Tuomas : Henna is a really talented singer with beautiful and strong personal voice. and I often feel very proud to play with her when I hear that sound. She is also a very dear friend of mine. We have a special connection between us. We started doing this as a duo and we’ve shared a lot things emotionally through our music. It’s hard to explain, because it’s not about words. I guess I’m very lucky. She also writes songs, sings and plays guitar with her other band Henna Emilia & Houreet and they sound great!

  • How much important and influential is and has been your background, Helsinki, for your artistic development? Is there a sort of scene or a community?

Tuomas : There’s a small and tight knit scene in Helsinki, a bunch of great bands and great people. It’s a good bubble to be in. Even though I don’t think we fit any scene here musically, I feel home with all these great guitar bands.

Henna : I’d like to think we could have done this kind of music some place else also, as our influences are not from Finland. I love Helsinki though. There is a cute little circle of “indie” bands here. If you like certain kind of music you can’t help seeing a lot of the same people.

  • How is important your relationship between music and other forms of art – painting, visual art, literature and cinema ? When you recorded the new album, did you isolate yourselves from all external influences or were there specific pieces of art, music and literature that you turned to for inspiration or focus?

Henna : For this album there are no clear influences from any specific art pieces I can think of. Well, the title of a song ‘Candy Man’ is from a horror movie that really terrified me as a kid. Now the song is about a person that terrified and intrigued me in real life. The albums cover is photograph art by my dear friend Sofia Okkonen who’s work and thoughts inspire me a lot.
There has been times I’ve tied my own experiences to fiction, for example at our ‘Away’ EP I was thinking about Michael Cunningham’s book ‘The Hours’ and countelss cinematic presentation of wasting away in a motel room far away from home, alone and unknown. I was very depressed at the time.

  • Do you feel isolated as Cats Of Transnistria in the today’s musical climate or do you feel a particular affinity with any current artists / bands? Are there some of them would you like to collaborate?

Tuomas: We’re at least geographically isolated for sure. I guess it takes a bit more time to get into our music, it moves ahead so slowly. Also, we don’t sing about partying and getting drunk in Finnish, so that’s about it. We often get lumped together with indie rock bands, which is kind strange since we don’t play indie rock. But we’re not that special, just a little weird.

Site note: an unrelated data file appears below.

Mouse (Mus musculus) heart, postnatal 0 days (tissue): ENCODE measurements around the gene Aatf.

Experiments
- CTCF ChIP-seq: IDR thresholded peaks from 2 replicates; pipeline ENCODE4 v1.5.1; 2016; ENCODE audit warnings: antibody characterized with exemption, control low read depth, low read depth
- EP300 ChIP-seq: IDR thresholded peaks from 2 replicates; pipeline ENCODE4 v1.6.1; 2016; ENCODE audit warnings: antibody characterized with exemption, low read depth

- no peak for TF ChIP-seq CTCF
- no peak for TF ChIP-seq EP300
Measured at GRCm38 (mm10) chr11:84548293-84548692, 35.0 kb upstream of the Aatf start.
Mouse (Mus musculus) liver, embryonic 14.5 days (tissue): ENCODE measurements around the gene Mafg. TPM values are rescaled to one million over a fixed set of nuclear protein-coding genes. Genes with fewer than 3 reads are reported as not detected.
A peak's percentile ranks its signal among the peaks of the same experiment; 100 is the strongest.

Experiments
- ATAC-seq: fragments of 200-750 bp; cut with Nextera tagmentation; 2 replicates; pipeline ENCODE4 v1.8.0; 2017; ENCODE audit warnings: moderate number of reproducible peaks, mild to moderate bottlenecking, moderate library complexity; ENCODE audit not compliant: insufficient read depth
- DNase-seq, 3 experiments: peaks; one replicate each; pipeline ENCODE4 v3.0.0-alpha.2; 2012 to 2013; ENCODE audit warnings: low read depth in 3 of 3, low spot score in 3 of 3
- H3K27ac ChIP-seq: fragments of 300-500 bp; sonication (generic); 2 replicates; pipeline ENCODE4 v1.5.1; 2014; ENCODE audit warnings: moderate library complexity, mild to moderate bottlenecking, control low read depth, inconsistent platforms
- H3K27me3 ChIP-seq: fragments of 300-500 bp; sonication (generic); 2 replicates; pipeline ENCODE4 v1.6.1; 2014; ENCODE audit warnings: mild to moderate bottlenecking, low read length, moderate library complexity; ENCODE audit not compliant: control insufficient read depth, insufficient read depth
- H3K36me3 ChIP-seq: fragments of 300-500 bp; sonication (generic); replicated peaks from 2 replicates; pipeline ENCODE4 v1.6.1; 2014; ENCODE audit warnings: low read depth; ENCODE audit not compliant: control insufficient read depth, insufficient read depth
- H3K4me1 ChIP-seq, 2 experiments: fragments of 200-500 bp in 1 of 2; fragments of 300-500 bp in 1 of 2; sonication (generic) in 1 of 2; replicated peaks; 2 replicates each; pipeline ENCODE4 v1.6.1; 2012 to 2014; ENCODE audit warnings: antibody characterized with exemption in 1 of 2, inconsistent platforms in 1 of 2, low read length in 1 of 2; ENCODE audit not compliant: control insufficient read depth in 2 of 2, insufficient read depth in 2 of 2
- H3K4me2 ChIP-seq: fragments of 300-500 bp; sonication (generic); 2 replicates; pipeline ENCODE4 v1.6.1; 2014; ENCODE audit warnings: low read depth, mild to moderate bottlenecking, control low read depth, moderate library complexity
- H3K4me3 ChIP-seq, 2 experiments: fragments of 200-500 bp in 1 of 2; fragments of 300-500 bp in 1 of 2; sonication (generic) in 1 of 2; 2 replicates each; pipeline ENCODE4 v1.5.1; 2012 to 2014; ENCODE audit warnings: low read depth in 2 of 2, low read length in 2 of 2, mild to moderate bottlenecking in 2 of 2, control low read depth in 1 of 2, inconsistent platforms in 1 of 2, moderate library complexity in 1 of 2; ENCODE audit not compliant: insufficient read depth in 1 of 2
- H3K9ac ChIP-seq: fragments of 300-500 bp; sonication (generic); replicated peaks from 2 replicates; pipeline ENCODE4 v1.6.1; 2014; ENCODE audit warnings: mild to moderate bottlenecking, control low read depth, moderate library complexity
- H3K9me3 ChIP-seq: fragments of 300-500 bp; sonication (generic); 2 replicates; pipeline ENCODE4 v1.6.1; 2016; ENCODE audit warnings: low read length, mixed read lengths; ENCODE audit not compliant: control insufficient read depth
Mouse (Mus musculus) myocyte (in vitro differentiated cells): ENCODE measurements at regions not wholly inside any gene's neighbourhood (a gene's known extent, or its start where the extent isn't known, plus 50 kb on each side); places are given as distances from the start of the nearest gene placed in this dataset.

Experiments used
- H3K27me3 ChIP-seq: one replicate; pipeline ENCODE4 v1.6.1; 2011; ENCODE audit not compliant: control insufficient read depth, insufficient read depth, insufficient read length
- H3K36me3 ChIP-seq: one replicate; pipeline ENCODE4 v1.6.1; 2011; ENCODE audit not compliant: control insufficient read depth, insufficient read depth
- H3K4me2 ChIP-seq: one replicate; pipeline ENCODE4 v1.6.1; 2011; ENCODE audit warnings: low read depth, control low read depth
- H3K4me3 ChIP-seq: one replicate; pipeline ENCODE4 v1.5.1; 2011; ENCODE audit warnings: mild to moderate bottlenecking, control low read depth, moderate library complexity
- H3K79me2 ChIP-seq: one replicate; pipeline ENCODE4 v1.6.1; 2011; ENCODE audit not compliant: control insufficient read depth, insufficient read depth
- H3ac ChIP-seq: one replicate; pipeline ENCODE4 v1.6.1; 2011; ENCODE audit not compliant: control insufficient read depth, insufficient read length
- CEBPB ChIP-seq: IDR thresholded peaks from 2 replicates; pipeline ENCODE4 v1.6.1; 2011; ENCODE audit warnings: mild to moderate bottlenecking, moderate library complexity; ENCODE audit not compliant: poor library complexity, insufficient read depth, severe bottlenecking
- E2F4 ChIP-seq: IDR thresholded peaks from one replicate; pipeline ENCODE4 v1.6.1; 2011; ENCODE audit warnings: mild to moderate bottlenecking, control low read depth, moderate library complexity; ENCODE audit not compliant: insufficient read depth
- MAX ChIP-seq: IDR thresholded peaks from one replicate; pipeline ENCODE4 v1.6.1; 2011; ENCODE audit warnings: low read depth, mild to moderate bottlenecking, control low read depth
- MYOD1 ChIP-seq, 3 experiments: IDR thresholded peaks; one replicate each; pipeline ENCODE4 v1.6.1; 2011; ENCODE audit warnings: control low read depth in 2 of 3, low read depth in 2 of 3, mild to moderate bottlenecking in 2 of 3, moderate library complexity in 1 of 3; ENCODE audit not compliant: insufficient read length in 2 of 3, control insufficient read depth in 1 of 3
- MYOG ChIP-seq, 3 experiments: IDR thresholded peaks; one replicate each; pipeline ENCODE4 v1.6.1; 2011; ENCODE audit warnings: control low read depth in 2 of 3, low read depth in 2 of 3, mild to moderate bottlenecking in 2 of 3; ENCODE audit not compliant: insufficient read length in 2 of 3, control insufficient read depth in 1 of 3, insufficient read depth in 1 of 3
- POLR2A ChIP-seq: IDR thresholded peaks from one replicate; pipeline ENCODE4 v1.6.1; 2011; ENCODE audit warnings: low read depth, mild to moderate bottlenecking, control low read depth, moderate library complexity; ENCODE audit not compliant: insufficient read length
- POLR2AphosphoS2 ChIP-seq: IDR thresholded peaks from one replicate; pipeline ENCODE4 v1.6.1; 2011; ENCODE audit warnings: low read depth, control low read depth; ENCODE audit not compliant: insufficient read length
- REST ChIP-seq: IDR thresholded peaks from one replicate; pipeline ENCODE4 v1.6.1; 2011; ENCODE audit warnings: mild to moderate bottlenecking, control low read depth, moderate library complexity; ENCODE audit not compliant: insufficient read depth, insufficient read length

Henna : I really look forward at doing show’s with Lau Nau this spring, she is one of the artists in Finland I feel Cats of Transnistria fits great with. Internationally I feel some closeness to Grouper, Julianna Barwick and Julia Holter for example. We are not alone but the things we do are not that trendy or mainstream.

  • How is born the collaboration with violinist Sanna Komi, still fresh from releasing her solo debut album as KO:MI ?

Henna : Sanna was a friend of a friend and she came up after one of ous shows to say that if we ever need a violinist, she’s up for it. It sounded like a good idea and it turned out great. Her violin adds a lot of beauty layers to the ‘Opium’ album. Besides her solo project KO:MI she plays in a few other bands also but she has found the time to do live shows with us too. So now we are more of a trio than a duo.

Let’s talk about the new album, starting with its title “Opium”, what were the origins, the influences and the development of the new LP. Did you, thematically, have an all-encompassing vibe or tread you wanted to portray with this release?

Tuomas : We recorded ‘Love’ at our practice space last spring and it turned out to be really good way for us to work, doing everything ourselves without tight schedules or pressure. So we decided to record the whole album the same way.

Our “studio” is in a basement and it gets really hot and musty in there, it kind of slows you down. Also I think we were both feeling pretty numb in a way due to our personal issues while recording the basic tracks.

We wanted the album sound and feel like sinking endlessly and comfortably through the carpet and the floor. It’s dark out there but I don’t think it’s depressive. There’s beauty in that numbness and detachment.